Wednesday, February 27, 2013

Breaking "Bad"

I'll be the first to admit, I am hardly a candidate for "mother of the year," but I'm often appalled and deeply saddened by the things I overhear parents saying to and about their children. In our house, we have pretty strict rules about the words we use when talking about each other. We do not label each other with negative words or practice name-calling. That's not to say we don't joke around, but words are pretty serious business around here.

You see, when my brother was about three years old, a daycare worker constantly told him he was bad. The thing is, he wasn't BAD... it's not like he was killing cats and burying them in the backyard... He was just a BOY. One day, my mom asked why he wasn't allowed to do something at daycare and his sad little reply was, "Because I'm bad." It was heart-breaking for my mother and for me as well. That moment stuck in my 16-year-old brain and has never left. It was apparent that he was ashamed of this label that had been assigned to him. That day, I realized the importance of the words we use when describing children's behavior and actions. Choosing our words carefully prevents children from misunderstanding what we are saying and also prevents them from taking those words and using them in negative self-talk.

Another way to describe this form of talking to kids is "shaming." It's not something that anyone likes to think they do or would readily admit to, but when a child is told that they're being "bad" or called a brat, or cry-baby, etc. they are really being shamed. Many well-intentioned parents and teachers use shaming to stop a certain behavior, and it can be a very effective tool. The downside to shaming is that it causes children to have negative thoughts and feelings about themselves. Shaming involves a comment -- direct or indirect -- about what the child IS. This gives children a negative self-image and does not teach them about the impact of their behavior. It happens to the best of us when we feel tired or frustrated or out-of-control. We say the first thing that comes to mind, which is often the most hurtful thing you can say. A child's self-identity is shaped by the things they hear about themselves. If children's emotions are dismissed or their experiences are trivialized, they grow up feeling unimportant and that feeling follows them to adulthood.

I've read this Peggy O'Mara quote a million times and I always thought it was a good one, but I never realized the science behind it until recently.  I've been reading a book by Lysa TerKeust called "Unglued: Making Wise Choices in the Midst of Raw Emotions."  In her book she states that when we hear something or even say it to ourselves, it creates a small channel in our brains.  The more we hear these things, the deeper the channel becomes.  We are literally carving a path in our brains with the things we say.  When something is so ingrained in us (literally!) it's hard to believe anything else.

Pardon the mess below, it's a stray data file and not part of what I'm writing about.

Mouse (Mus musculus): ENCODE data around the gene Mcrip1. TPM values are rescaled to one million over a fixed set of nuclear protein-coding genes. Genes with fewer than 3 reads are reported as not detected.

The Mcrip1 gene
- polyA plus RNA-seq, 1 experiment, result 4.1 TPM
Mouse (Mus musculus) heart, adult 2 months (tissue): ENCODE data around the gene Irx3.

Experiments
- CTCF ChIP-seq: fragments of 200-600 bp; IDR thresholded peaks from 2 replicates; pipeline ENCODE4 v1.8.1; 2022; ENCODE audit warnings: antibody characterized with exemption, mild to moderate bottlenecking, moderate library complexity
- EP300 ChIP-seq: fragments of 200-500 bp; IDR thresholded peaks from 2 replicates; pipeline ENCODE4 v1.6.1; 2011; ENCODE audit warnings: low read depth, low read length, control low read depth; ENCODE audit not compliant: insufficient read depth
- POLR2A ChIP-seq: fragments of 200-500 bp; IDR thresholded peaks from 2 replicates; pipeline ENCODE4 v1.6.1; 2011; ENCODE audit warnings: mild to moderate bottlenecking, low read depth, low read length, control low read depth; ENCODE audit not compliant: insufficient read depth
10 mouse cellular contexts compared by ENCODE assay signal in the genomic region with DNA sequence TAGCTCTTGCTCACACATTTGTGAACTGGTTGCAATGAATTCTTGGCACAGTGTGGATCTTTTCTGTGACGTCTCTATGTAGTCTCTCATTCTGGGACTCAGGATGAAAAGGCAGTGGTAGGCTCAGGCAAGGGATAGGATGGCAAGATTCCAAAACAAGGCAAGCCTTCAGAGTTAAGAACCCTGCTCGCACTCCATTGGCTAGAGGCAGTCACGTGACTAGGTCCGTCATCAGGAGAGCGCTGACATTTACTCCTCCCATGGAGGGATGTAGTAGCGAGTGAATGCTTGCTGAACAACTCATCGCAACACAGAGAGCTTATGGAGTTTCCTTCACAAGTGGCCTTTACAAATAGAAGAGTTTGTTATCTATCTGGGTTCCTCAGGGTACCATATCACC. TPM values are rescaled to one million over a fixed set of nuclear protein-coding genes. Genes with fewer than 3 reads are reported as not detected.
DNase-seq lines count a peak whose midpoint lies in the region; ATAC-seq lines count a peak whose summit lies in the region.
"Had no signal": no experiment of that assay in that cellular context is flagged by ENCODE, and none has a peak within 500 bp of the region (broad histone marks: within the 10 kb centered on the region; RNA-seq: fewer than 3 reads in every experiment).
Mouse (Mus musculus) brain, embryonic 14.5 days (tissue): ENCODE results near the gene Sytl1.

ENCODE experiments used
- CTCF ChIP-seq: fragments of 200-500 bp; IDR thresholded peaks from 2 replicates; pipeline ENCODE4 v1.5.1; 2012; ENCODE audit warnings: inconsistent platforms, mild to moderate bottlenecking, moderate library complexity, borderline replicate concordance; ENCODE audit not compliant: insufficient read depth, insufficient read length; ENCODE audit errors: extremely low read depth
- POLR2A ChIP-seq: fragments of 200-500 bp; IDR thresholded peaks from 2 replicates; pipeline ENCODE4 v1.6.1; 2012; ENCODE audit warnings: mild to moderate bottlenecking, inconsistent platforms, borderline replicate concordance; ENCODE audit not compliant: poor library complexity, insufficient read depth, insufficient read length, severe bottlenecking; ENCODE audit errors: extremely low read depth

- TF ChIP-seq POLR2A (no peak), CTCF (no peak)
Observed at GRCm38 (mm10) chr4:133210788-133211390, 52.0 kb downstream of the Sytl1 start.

In an article on the website The Natural Child Project, Robin Grille and Beth Macgregor state:
"Recent research tells us that shame motivates people to withdraw from relationships, and to become isolated. Moreover, the shamed tend to feel humiliated and disapproved of by others, which can lead to hostility, even fury. Numerous studies link shame with a desire to punish others. When angry, shamed individuals are more likely to be malevolent, indirectly aggressive or self-destructive. Psychiatrist Peter Loader states that people cover up or compensate for deep feelings of shame with attitudes of contempt, superiority, domineering or bullying, self-deprecation, or obsessive perfectionism."
Shaming does not teach children empathy, in fact in does the opposite. Don't we all want kind, empathetic children who care about others and respect the feelings of others? I sure do! When we label our children, they become absorbed with themselves and their labels. They don't learn anything about recognizing other's feelings or emotions. Telling a child he or she is "bad" does not teach them the effects of their behavior. It does not show them the emotional impact their behavior has on others. It only causes them to think that something is wrong with them. Shaming does not teach respectful behavior. It only teaches submission and compliance to avoid punishment or to please others.

Empty threats and name-calling will only get you so far. It's also important to recognize the child's stage of development. Just because having a toddler is exhausting and sometimes frustrating does not mean that they are "bad." It probably means they are developmentally right on track!

It's hard to retrain your brain to say the right things to your kids, but isn't it work a try?  I love the positive talk that Aibelene used in "The Help."  After reading the book, I initiated something similar with my own kids.  Every night, no matter what has happened that day, I tell them the same things every night before bed.  I hope my nightly words of affirmation will create such a deep channel in their little brains that no one can ever undo it.  There are enough things in this world that can crush little spirits and I think it's my job, as a mom, to undo as much of it as I possibly can.  I want to give my kids the tools to have a positive self-image, to be empathetic, kind, considerate, and resilient.  I want to bubble-wrap their spirits with so much positivity that they will bounce back from whatever (or whoever) eventually knocks them down.